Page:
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Historical Ignorance

Old 07-16-2015, 05:26 PM
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Dominant Buck
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Default Historical Ignorance

A MINORITY VIEW

BY WALTER E. WILLIAMS

RELEASE: WEDNESDAY, JULY 15, 2015

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Historical Ignorance

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*********** The victors of war write its history in order to cast themselves in the most favorable light. That explains the considerable historical ignorance about our war of 1861 and panic over the Confederate flag. To create better understanding, we have to start a bit before the 1787 Constitutional Convention in Philadelphia.

*********** The 1783 Treaty of Paris ended the war between the colonies and Great Britain. Its first article declared the 13 colonies “to be free, sovereign and independent states.” These 13 sovereign nations came together in 1787 as principals and created the federal government as their agent. Principals have always held the right to fire agents. In other words, states held a right to withdraw from the pact -- secede.

*********** During the 1787 Constitutional Convention, a proposal was made that would allow the federal government to suppress a seceding state. James Madison rejected it, saying, "A union of the states containing such an ingredient seemed to provide for its own destruction. The use of force against a state would look more like a declaration of war than an infliction of punishment and would probably be considered by the party attacked as a dissolution of all previous compacts by which it might be bound."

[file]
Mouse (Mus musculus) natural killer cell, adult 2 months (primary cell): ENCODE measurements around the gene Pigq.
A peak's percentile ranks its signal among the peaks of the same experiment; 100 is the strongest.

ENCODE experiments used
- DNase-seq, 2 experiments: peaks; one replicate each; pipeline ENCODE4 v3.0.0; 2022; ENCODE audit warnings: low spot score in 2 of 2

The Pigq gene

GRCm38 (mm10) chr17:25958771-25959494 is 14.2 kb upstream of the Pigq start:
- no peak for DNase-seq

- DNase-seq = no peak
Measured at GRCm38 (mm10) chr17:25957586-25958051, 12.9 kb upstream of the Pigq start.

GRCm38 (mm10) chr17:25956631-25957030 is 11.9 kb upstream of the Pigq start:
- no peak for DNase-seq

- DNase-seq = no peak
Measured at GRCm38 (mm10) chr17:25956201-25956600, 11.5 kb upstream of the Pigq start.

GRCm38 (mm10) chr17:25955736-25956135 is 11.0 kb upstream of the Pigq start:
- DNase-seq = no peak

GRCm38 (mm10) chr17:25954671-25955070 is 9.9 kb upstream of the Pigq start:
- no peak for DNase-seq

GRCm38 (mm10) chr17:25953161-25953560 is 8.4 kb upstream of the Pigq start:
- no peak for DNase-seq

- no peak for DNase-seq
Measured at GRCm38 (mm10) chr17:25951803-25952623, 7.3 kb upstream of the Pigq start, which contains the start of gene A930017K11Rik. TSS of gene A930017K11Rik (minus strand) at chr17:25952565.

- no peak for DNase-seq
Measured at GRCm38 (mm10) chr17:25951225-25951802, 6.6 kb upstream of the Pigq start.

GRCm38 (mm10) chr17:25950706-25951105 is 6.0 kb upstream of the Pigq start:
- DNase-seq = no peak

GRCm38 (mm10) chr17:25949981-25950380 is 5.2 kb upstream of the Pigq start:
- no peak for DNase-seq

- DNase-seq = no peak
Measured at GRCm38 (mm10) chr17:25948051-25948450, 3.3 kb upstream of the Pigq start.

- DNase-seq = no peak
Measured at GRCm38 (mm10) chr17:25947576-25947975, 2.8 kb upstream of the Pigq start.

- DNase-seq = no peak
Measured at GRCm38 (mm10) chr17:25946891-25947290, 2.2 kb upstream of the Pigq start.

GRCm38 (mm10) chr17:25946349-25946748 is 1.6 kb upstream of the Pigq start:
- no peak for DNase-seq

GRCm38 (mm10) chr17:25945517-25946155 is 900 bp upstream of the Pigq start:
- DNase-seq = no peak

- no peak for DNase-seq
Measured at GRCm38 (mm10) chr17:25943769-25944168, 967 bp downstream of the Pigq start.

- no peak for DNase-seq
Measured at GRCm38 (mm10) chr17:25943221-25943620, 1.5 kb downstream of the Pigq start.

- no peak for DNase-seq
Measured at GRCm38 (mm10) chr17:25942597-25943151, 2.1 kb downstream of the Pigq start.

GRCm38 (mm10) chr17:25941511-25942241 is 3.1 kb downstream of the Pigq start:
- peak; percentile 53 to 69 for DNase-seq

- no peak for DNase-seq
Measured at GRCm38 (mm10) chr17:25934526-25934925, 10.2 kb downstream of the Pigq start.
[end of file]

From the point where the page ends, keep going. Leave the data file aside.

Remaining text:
*********** In fact, the ratification documents of Virginia, New York and Rhode Island explicitly said they held the right to resume powers delegated should the federal government become abusive of those powers. The Constitution never would have been ratified if states thought they could not regain their sovereignty -- in a word, secede.

*********** On March 2, 1861, after seven states seceded and two days before Abraham Lincoln's inauguration, Sen. James R. Doolittle of Wisconsin proposed a constitutional amendment that read, "No state or any part thereof, heretofore admitted or hereafter admitted into the union, shall have the power to withdraw from the jurisdiction of the United States."

*********** Several months earlier, Reps. Daniel E. Sickles of New York, Thomas B. Florence of Pennsylvania and Otis S. Ferry of Connecticut proposed a constitutional amendment to prohibit secession. Here's a question for the reader: Would there have been any point to offering these amendments if secession were already unconstitutional?

*********** On the eve of the War of 1861, even unionist politicians saw secession as a right of states. Rep. Jacob M. Kunkel of Maryland said, "Any attempt to preserve the union between the states of this Confederacy by force would be impractical, and destructive of republican liberty."

*********** Both Northern Democratic and Republican Parties favored allowing the South to secede in peace. Just about every major Northern newspaper editorialized in favor of the South's right to secede. New York Tribune (Feb. 5, 1860): "If tyranny and despotism justified the Revolution of 1776, then we do not see why it would not justify the secession of Five Millions of Southrons from the Federal Union in 1861." Detroit Free Press (Feb. 19, 1861): "An attempt to subjugate the seceded states, even if successful, could produce nothing but evil -- evil unmitigated in character and appalling in content." The New York Times (March 21, 1861): "There is growing sentiment throughout the North in favor of letting the Gulf States go."